22 April 2024

Pack of Endangered African Painted Dogs Arrive at Longleat

Longleat has welcomed a bachelor pack of six male African painted as part of a major new animal feature which opened last week.

The pack, whose names are Ru, Kuwinda, Kenya, Rafiy, Tassili and Tan (see below for meaning and pronunciation), is settling in to its new home in the African Village, also home to Rothschild’s giraffes, Grant’s zebras, ring-tailed lemurs and more, as part of the Drive Through Safari.

Their expansive, purpose-built home will allow members of the public to walk right up to the enclosure and see them enjoying their surroundings during an African Village pitstop, adding a unique perspective to their safari experience.

With floor-to-ceiling windows, the African Painted Dog Lookout offers fantastic viewing opportunities and the chance to get up close to the pack while learning about their characteristics and amazing abilities. It also features information to help teach people how the painted predators measure up compared to Longleat’s other safari favourites.

Jon Merrington, Head of Safari at Longleat, said, “With their detailed coat patterns and interesting social behaviours, African painted dogs are one of the most striking and charismatic animals in the animal kingdom.

“Packs are tight knit and incredible at working together as a team. This makes them one of the most effective hunters with an 80% success rate (compared to 30% for lions). Despite this they are an endangered species.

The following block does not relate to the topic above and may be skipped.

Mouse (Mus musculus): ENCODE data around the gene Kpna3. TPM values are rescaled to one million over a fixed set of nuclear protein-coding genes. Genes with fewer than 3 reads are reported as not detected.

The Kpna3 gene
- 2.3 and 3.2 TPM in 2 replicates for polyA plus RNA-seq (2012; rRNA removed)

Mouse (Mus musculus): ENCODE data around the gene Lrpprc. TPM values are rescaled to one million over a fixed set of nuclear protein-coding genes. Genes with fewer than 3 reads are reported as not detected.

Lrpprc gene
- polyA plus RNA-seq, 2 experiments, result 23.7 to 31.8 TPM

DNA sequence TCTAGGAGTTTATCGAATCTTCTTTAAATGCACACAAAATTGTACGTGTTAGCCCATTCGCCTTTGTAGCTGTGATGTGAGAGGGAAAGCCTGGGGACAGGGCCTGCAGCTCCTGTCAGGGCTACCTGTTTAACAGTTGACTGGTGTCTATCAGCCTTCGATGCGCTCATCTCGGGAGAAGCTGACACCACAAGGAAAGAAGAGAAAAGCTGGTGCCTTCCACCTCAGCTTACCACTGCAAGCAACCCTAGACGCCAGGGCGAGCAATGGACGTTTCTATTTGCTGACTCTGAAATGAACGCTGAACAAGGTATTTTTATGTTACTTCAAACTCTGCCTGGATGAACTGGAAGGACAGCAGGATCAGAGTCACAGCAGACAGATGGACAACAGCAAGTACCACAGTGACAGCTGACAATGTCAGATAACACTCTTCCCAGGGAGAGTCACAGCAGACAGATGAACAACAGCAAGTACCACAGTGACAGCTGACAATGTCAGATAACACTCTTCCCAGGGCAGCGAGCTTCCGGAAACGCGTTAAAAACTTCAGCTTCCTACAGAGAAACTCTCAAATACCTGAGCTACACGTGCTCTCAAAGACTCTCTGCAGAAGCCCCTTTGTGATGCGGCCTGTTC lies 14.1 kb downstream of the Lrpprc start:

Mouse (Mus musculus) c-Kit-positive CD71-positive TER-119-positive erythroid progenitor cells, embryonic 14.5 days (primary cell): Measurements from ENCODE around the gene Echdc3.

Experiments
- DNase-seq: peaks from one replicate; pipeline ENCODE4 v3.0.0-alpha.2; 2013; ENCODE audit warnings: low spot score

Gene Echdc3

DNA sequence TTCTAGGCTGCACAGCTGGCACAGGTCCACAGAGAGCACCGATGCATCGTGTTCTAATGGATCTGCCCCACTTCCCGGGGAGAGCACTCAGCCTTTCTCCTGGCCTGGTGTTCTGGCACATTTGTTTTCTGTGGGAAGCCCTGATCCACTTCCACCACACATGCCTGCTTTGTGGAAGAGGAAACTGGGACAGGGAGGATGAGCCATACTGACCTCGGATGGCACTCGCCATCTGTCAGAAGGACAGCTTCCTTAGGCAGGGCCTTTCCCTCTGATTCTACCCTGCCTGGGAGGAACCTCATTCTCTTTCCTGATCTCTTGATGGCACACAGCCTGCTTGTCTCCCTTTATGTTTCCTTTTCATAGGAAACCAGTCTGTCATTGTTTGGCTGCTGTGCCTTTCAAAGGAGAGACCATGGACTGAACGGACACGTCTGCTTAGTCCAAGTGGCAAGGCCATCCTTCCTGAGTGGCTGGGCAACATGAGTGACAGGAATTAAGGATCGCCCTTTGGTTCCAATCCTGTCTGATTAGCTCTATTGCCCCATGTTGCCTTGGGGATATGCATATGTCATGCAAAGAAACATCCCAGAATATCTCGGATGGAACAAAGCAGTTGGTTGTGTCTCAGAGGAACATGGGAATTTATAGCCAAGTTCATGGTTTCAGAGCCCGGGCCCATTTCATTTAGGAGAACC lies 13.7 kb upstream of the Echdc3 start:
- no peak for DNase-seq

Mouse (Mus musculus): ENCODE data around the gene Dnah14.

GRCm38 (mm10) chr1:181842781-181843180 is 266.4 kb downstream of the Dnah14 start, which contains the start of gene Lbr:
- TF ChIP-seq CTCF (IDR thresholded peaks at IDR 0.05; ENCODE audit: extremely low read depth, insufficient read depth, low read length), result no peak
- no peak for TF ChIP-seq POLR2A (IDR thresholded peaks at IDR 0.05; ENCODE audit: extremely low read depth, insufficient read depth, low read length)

“By holding a bachelor group of males and working with our conservation partner TUSK, we are supporting positive outcomes for African painted dogs, both in their African home ranges and in the European breeding programme.

“They are highly social animals with a wide variety of behaviours used for communication, hunting and play. Some of our keepers have visited the dogs at their current home and it’s been great to see the personalities coming to join us.

“We’re busy working on their new home and it’s fantastic watching it all come together. They’re a playful pack and we can’t wait to welcome them here”, he added.

African painted dogs are classified as an endangered species, and their numbers are continuing to decline according to the International Union for Conservation of Nature Red List of Threatened Species.

There are approximately 7,000 dogs left in the wild, with only 1,400 mature adults. Their largest threat is habitat loss and fragmentation, particularly from the increase in human settlements and infrastructure. The species is supported by TUSK, a conservation charity with whom Longleat has worked closely for over 15 years.

What do their names mean?

Ru (roo) – short for Ruaha, a Tanzanian National Park with a good population of African painted dogs, heavily linked to conservation of the species.

Kuwinda (coo-win-duh) – Translated from Swahili, Kuwinda means hunt. The species is also referred to as African hunting dogs, renowned for their hunting ability. 

Kenya (ken-yuh) – has one of the last remaining strongholds of painted dog populations.

Rafiy (rah-fee) – the name of a famous African artist, links to the painted element of the name and African heritage.

Tassili (tah-silly) – African cave painting prehistory in Algeria, with links to early humans living with wildlife. 

Tan – short for Tanzania, home of Ruaha National Park. This dog also has mostly tan coloured markings.

Written by
Andy Munns
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Written by Andy Munns